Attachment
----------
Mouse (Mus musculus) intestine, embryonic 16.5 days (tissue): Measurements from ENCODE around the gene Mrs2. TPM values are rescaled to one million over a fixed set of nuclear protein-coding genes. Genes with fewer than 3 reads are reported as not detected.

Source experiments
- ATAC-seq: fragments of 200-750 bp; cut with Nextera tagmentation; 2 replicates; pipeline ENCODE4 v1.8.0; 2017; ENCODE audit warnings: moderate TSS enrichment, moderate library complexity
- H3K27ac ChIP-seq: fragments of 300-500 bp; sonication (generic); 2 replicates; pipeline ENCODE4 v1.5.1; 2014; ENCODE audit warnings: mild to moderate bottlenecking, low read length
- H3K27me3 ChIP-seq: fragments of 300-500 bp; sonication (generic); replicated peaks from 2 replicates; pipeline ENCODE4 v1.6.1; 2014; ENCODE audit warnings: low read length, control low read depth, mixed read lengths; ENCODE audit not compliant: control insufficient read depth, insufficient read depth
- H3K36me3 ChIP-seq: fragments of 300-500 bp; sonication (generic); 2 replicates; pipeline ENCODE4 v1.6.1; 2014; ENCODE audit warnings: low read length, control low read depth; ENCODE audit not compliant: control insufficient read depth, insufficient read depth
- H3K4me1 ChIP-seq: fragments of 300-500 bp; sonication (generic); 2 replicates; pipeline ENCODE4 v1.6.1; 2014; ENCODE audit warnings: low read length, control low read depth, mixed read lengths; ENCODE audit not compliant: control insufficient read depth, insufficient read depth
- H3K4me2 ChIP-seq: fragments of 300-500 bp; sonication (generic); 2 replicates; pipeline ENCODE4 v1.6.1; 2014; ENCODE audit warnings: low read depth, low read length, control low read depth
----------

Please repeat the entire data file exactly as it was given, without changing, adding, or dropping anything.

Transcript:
Mouse (Mus musculus) intestine, embryonic 16.5 days (tissue): Measurements from ENCODE around the gene Mrs2. TPM values are rescaled to one million over a fixed set of nuclear protein-coding genes. Genes with fewer than 3 reads are reported as not detected.

Source experiments
- ATAC-seq: fragments of 200-750 bp; cut with Nextera tagmentation; 2 replicates; pipeline ENCODE4 v1.8.0; 2017; ENCODE audit warnings: moderate TSS enrichment, moderate library complexity
- H3K27ac ChIP-seq: fragments of 300-500 bp; sonication (generic); 2 replicates; pipeline ENCODE4 v1.5.1; 2014; ENCODE audit warnings: mild to moderate bottlenecking, low read length
- H3K27me3 ChIP-seq: fragments of 300-500 bp; sonication (generic); replicated peaks from 2 replicates; pipeline ENCODE4 v1.6.1; 2014; ENCODE audit warnings: low read length, control low read depth, mixed read lengths; ENCODE audit not compliant: control insufficient read depth, insufficient read depth
- H3K36me3 ChIP-seq: fragments of 300-500 bp; sonication (generic); 2 replicates; pipeline ENCODE4 v1.6.1; 2014; ENCODE audit warnings: low read length, control low read depth; ENCODE audit not compliant: control insufficient read depth, insufficient read depth
- H3K4me1 ChIP-seq: fragments of 300-500 bp; sonication (generic); 2 replicates; pipeline ENCODE4 v1.6.1; 2014; ENCODE audit warnings: low read length, control low read depth, mixed read lengths; ENCODE audit not compliant: control insufficient read depth, insufficient read depth
- H3K4me2 ChIP-seq: fragments of 300-500 bp; sonication (generic); 2 replicates; pipeline ENCODE4 v1.6.1; 2014; ENCODE audit warnings: low read depth, low read length, control low read depth